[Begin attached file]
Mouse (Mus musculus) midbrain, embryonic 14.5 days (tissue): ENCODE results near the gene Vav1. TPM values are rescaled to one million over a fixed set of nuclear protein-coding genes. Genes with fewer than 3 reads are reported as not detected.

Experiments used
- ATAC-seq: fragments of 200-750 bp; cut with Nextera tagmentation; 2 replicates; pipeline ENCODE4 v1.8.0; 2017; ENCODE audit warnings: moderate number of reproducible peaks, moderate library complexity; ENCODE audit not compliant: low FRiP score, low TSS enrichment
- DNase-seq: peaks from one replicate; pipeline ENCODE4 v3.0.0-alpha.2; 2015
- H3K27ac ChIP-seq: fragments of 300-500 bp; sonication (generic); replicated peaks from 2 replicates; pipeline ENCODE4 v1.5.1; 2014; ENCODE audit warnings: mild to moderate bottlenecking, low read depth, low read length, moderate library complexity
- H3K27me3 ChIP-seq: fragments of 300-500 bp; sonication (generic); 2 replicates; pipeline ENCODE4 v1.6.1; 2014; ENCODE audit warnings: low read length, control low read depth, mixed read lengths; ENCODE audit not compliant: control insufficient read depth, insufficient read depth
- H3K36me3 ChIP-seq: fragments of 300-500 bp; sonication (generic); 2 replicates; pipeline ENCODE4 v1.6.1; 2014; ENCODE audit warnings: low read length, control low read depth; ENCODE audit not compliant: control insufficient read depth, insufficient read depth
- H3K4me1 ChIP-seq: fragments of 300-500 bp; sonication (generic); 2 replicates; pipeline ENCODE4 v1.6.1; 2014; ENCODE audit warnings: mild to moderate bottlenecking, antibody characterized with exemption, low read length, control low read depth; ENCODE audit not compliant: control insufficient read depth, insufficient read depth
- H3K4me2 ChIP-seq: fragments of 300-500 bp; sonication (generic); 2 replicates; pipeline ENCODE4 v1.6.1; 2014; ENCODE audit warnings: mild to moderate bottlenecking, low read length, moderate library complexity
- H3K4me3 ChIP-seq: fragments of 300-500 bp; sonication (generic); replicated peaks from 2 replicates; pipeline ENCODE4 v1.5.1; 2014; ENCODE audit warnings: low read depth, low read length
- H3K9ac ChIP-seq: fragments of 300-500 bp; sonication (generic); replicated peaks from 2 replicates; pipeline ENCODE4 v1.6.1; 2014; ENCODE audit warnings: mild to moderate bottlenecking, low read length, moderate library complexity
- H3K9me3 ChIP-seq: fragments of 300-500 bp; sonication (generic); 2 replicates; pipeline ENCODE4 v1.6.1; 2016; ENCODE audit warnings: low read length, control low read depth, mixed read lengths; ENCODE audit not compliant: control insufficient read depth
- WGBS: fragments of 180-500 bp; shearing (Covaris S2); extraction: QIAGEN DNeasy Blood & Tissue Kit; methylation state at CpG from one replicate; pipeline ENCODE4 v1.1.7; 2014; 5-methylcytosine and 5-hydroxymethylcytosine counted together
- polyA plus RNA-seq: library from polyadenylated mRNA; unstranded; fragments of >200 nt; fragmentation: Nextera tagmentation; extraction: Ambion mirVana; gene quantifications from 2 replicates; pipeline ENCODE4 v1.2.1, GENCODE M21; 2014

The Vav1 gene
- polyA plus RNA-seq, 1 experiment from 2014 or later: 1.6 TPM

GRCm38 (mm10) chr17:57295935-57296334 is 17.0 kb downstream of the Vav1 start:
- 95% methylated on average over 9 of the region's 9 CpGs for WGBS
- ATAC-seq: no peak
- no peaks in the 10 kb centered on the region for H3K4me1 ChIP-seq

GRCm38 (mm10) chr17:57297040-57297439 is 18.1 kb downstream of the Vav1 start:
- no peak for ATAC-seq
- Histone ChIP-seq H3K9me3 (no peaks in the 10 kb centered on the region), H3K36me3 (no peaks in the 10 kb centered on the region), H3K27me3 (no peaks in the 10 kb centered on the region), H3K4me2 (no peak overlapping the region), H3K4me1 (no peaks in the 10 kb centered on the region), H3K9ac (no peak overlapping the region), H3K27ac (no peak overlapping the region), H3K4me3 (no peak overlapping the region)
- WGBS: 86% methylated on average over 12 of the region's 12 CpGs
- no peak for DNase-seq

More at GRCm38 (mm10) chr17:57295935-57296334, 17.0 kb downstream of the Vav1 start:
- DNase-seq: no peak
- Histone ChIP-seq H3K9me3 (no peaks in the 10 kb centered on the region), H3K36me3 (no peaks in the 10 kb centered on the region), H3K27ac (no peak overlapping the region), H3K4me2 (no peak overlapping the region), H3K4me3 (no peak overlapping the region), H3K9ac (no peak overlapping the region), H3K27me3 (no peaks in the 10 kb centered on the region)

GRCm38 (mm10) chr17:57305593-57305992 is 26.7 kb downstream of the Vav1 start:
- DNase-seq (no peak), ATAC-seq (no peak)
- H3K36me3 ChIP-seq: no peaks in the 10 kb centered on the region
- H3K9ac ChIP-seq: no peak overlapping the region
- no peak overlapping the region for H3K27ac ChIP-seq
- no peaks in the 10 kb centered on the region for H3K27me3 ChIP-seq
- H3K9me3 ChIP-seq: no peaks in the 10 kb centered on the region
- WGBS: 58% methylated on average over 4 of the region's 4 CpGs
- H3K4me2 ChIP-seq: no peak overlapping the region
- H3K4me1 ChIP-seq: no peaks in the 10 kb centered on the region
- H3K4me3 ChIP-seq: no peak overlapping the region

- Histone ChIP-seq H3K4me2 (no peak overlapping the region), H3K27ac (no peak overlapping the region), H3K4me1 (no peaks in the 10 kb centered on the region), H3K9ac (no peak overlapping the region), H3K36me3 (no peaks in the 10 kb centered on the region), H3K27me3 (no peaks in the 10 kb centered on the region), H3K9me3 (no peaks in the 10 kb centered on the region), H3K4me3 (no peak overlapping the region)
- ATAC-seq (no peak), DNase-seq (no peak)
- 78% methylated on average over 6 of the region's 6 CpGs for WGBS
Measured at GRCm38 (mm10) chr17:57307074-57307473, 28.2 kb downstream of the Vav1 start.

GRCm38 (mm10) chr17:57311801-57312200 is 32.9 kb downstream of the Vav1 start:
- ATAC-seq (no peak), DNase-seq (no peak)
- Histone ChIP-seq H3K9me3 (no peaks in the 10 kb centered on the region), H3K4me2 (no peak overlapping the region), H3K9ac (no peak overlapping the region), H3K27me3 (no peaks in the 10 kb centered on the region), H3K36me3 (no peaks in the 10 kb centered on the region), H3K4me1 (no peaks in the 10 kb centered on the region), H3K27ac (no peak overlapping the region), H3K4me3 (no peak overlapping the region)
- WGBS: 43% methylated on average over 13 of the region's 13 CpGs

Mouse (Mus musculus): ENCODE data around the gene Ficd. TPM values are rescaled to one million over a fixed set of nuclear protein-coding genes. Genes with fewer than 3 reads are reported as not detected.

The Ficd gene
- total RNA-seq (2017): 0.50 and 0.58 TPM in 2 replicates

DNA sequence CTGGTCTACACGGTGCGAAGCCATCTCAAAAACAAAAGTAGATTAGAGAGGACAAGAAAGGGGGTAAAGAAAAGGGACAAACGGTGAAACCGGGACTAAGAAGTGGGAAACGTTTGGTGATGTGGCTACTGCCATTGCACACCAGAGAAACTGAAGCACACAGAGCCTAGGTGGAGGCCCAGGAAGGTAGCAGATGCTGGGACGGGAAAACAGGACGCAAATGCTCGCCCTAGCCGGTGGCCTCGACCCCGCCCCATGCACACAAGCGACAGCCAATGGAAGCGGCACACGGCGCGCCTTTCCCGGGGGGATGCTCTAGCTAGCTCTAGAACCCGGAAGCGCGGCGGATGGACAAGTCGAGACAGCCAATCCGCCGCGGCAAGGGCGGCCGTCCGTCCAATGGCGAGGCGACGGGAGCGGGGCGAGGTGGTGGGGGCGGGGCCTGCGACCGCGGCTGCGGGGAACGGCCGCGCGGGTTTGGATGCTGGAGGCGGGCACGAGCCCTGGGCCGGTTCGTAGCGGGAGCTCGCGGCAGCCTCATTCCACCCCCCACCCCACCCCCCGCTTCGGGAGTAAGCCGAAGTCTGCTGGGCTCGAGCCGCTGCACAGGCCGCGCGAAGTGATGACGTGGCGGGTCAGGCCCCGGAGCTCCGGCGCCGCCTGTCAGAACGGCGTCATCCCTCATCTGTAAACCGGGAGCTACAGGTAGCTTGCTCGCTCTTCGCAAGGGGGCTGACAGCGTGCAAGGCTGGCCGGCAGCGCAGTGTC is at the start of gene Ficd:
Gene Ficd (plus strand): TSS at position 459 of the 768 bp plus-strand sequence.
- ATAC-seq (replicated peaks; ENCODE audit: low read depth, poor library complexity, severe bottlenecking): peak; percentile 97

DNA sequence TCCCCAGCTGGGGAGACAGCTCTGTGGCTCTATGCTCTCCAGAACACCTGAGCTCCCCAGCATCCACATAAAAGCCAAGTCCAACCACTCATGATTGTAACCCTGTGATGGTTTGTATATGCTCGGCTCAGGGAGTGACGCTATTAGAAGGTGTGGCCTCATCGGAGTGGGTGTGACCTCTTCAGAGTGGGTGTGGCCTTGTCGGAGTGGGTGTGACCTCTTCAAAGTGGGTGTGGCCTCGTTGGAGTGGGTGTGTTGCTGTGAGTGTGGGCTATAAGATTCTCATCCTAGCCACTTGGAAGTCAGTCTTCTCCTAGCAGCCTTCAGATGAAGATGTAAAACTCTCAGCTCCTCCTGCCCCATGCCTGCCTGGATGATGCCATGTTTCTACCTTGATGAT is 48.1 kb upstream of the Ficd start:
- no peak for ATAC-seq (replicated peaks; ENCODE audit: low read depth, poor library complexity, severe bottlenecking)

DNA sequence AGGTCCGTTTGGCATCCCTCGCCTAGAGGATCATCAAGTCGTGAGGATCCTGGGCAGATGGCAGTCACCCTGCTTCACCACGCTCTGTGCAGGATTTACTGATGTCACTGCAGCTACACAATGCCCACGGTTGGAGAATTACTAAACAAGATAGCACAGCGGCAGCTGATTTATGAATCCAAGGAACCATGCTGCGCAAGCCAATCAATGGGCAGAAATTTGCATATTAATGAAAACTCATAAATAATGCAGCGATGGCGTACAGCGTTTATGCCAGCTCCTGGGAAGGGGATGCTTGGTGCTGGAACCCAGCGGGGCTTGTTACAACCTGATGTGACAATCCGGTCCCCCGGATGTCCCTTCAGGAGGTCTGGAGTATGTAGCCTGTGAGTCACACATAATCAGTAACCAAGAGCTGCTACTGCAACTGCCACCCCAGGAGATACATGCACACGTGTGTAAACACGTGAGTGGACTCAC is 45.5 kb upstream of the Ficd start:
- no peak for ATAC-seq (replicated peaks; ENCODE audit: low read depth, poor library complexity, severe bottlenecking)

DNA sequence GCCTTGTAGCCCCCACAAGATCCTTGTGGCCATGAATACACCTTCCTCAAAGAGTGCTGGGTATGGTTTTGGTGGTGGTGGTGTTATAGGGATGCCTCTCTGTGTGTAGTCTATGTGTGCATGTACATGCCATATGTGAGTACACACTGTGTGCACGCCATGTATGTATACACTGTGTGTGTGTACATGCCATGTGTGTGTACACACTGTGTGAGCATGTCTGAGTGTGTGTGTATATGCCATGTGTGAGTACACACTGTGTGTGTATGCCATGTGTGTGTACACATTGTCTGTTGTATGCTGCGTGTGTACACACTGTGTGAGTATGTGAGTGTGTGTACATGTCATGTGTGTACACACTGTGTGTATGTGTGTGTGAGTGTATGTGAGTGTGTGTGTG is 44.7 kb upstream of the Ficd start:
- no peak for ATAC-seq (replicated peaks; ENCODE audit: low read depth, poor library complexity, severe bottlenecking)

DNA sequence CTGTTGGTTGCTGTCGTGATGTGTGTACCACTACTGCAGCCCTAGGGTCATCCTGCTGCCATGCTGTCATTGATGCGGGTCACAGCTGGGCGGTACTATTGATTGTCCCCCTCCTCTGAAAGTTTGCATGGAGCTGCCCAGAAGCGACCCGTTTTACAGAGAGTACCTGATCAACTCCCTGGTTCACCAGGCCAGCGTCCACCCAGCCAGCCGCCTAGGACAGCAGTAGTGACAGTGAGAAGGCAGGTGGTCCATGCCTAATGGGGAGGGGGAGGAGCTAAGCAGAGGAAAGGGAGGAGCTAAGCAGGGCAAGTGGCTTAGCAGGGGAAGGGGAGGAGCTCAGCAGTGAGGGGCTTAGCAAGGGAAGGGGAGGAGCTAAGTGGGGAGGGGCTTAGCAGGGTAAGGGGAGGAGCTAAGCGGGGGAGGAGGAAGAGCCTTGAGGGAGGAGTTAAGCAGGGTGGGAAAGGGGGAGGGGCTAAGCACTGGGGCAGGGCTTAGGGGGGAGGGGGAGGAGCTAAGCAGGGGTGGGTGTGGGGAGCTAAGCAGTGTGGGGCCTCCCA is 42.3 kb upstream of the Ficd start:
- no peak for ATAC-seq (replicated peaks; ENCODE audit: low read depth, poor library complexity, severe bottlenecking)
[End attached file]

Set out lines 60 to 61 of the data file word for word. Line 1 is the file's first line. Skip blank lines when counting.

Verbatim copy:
DNA sequence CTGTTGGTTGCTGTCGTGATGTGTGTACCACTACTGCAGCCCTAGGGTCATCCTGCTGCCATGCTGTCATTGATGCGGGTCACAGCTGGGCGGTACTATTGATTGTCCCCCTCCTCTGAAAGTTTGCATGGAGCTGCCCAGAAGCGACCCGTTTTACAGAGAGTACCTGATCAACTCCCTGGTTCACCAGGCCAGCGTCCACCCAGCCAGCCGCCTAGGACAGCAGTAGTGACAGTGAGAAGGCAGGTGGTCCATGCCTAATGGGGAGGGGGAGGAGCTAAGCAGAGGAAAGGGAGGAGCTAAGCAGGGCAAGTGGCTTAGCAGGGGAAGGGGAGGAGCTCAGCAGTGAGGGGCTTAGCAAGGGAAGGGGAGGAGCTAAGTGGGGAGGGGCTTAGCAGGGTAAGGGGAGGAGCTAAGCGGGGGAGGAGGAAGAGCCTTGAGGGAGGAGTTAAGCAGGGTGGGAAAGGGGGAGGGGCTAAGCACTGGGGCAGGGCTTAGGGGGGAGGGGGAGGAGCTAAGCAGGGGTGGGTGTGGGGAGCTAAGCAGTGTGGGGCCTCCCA is 42.3 kb upstream of the Ficd start:
- no peak for ATAC-seq (replicated peaks; ENCODE audit: low read depth, poor library complexity, severe bottlenecking)